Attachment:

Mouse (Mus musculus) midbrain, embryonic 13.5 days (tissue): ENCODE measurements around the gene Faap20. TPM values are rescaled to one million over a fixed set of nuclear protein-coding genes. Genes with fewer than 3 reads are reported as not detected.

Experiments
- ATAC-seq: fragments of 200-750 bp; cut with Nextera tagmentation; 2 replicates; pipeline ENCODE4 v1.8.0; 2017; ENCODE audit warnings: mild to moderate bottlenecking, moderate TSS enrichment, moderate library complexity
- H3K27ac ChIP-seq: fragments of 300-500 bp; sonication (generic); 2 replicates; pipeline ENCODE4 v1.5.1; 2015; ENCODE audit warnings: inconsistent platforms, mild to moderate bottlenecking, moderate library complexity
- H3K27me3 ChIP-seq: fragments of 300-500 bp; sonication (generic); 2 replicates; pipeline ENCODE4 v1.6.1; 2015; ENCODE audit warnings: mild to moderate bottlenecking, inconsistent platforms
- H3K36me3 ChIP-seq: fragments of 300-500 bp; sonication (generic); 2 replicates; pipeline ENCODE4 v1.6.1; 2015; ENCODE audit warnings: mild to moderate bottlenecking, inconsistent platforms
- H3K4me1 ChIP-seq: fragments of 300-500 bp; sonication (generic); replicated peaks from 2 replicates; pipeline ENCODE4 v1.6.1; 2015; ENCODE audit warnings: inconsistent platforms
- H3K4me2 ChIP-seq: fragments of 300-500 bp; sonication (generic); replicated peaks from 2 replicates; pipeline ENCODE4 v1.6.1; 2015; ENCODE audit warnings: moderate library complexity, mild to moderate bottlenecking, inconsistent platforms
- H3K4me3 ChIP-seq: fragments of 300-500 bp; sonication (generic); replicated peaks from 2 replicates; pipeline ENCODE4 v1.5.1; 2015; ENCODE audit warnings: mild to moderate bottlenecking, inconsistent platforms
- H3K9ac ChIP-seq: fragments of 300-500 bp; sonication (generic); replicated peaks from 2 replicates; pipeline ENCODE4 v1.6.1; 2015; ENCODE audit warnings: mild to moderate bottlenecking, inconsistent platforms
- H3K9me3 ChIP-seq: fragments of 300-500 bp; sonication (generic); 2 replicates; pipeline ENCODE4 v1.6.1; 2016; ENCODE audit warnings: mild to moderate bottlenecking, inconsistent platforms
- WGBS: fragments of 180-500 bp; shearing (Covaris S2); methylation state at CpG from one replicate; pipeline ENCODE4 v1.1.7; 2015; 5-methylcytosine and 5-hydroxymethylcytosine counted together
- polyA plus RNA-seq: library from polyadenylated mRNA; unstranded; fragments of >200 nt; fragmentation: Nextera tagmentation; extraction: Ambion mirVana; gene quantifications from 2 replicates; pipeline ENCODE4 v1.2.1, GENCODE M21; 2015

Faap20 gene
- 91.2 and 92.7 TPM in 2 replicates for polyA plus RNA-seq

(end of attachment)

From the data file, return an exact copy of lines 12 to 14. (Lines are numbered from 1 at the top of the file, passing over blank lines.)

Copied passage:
- WGBS: fragments of 180-500 bp; shearing (Covaris S2); methylation state at CpG from one replicate; pipeline ENCODE4 v1.1.7; 2015; 5-methylcytosine and 5-hydroxymethylcytosine counted together
- polyA plus RNA-seq: library from polyadenylated mRNA; unstranded; fragments of >200 nt; fragmentation: Nextera tagmentation; extraction: Ambion mirVana; gene quantifications from 2 replicates; pipeline ENCODE4 v1.2.1, GENCODE M21; 2015

Faap20 gene